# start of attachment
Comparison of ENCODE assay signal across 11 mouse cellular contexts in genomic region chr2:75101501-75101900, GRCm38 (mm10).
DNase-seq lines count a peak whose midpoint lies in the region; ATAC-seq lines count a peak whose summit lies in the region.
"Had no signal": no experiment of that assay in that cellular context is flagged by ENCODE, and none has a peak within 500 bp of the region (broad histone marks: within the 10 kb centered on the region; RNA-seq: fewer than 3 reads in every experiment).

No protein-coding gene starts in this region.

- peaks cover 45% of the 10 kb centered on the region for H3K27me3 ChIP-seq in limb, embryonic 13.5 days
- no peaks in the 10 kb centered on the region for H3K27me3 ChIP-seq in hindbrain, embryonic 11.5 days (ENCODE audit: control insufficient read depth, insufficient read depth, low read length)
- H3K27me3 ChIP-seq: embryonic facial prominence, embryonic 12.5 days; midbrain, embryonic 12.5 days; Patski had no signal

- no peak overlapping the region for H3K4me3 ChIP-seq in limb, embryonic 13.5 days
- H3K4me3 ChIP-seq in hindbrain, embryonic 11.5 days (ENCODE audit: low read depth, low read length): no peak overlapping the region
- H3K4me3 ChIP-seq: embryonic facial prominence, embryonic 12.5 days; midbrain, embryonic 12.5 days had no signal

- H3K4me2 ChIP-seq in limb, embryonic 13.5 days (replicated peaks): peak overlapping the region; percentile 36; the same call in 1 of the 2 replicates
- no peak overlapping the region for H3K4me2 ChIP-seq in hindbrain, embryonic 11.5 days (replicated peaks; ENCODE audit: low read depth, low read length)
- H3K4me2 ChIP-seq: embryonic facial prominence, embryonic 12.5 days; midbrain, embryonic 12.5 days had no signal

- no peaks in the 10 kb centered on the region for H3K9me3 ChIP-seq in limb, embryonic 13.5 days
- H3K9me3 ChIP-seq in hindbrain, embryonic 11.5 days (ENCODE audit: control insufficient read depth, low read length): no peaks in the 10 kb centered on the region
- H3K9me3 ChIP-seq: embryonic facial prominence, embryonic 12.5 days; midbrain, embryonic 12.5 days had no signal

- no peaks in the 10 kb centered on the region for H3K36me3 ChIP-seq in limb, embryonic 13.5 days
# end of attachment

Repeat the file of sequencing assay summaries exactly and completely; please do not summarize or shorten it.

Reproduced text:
Comparison of ENCODE assay signal across 11 mouse cellular contexts in genomic region chr2:75101501-75101900, GRCm38 (mm10).
DNase-seq lines count a peak whose midpoint lies in the region; ATAC-seq lines count a peak whose summit lies in the region.
"Had no signal": no experiment of that assay in that cellular context is flagged by ENCODE, and none has a peak within 500 bp of the region (broad histone marks: within the 10 kb centered on the region; RNA-seq: fewer than 3 reads in every experiment).

No protein-coding gene starts in this region.

- peaks cover 45% of the 10 kb centered on the region for H3K27me3 ChIP-seq in limb, embryonic 13.5 days
- no peaks in the 10 kb centered on the region for H3K27me3 ChIP-seq in hindbrain, embryonic 11.5 days (ENCODE audit: control insufficient read depth, insufficient read depth, low read length)
- H3K27me3 ChIP-seq: embryonic facial prominence, embryonic 12.5 days; midbrain, embryonic 12.5 days; Patski had no signal

- no peak overlapping the region for H3K4me3 ChIP-seq in limb, embryonic 13.5 days
- H3K4me3 ChIP-seq in hindbrain, embryonic 11.5 days (ENCODE audit: low read depth, low read length): no peak overlapping the region
- H3K4me3 ChIP-seq: embryonic facial prominence, embryonic 12.5 days; midbrain, embryonic 12.5 days had no signal

- H3K4me2 ChIP-seq in limb, embryonic 13.5 days (replicated peaks): peak overlapping the region; percentile 36; the same call in 1 of the 2 replicates
- no peak overlapping the region for H3K4me2 ChIP-seq in hindbrain, embryonic 11.5 days (replicated peaks; ENCODE audit: low read depth, low read length)
- H3K4me2 ChIP-seq: embryonic facial prominence, embryonic 12.5 days; midbrain, embryonic 12.5 days had no signal

- no peaks in the 10 kb centered on the region for H3K9me3 ChIP-seq in limb, embryonic 13.5 days
- H3K9me3 ChIP-seq in hindbrain, embryonic 11.5 days (ENCODE audit: control insufficient read depth, low read length): no peaks in the 10 kb centered on the region
- H3K9me3 ChIP-seq: embryonic facial prominence, embryonic 12.5 days; midbrain, embryonic 12.5 days had no signal

- no peaks in the 10 kb centered on the region for H3K36me3 ChIP-seq in limb, embryonic 13.5 days